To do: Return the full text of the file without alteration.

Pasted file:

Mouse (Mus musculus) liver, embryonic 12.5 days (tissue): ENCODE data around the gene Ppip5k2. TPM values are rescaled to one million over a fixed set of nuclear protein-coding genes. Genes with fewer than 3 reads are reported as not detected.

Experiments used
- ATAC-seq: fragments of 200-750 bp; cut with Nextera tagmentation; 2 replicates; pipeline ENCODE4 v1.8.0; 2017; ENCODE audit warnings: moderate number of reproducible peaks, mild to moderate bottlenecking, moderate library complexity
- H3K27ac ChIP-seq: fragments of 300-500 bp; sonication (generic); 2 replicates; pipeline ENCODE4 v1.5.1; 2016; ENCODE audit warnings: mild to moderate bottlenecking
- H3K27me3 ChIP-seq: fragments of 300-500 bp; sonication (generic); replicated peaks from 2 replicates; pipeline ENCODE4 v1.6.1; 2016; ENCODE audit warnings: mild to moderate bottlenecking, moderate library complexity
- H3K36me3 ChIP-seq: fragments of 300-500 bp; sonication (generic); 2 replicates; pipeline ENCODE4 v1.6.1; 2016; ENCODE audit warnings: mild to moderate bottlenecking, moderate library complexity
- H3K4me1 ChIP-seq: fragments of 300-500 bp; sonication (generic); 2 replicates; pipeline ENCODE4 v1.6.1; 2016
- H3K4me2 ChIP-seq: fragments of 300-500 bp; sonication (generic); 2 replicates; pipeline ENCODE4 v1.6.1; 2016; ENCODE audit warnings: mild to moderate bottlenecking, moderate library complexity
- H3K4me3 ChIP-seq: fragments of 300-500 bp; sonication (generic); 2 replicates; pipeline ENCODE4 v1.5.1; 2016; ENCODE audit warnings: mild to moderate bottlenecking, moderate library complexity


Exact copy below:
Mouse (Mus musculus) liver, embryonic 12.5 days (tissue): ENCODE data around the gene Ppip5k2. TPM values are rescaled to one million over a fixed set of nuclear protein-coding genes. Genes with fewer than 3 reads are reported as not detected.

Experiments used
- ATAC-seq: fragments of 200-750 bp; cut with Nextera tagmentation; 2 replicates; pipeline ENCODE4 v1.8.0; 2017; ENCODE audit warnings: moderate number of reproducible peaks, mild to moderate bottlenecking, moderate library complexity
- H3K27ac ChIP-seq: fragments of 300-500 bp; sonication (generic); 2 replicates; pipeline ENCODE4 v1.5.1; 2016; ENCODE audit warnings: mild to moderate bottlenecking
- H3K27me3 ChIP-seq: fragments of 300-500 bp; sonication (generic); replicated peaks from 2 replicates; pipeline ENCODE4 v1.6.1; 2016; ENCODE audit warnings: mild to moderate bottlenecking, moderate library complexity
- H3K36me3 ChIP-seq: fragments of 300-500 bp; sonication (generic); 2 replicates; pipeline ENCODE4 v1.6.1; 2016; ENCODE audit warnings: mild to moderate bottlenecking, moderate library complexity
- H3K4me1 ChIP-seq: fragments of 300-500 bp; sonication (generic); 2 replicates; pipeline ENCODE4 v1.6.1; 2016
- H3K4me2 ChIP-seq: fragments of 300-500 bp; sonication (generic); 2 replicates; pipeline ENCODE4 v1.6.1; 2016; ENCODE audit warnings: mild to moderate bottlenecking, moderate library complexity
- H3K4me3 ChIP-seq: fragments of 300-500 bp; sonication (generic); 2 replicates; pipeline ENCODE4 v1.5.1; 2016; ENCODE audit warnings: mild to moderate bottlenecking, moderate library complexity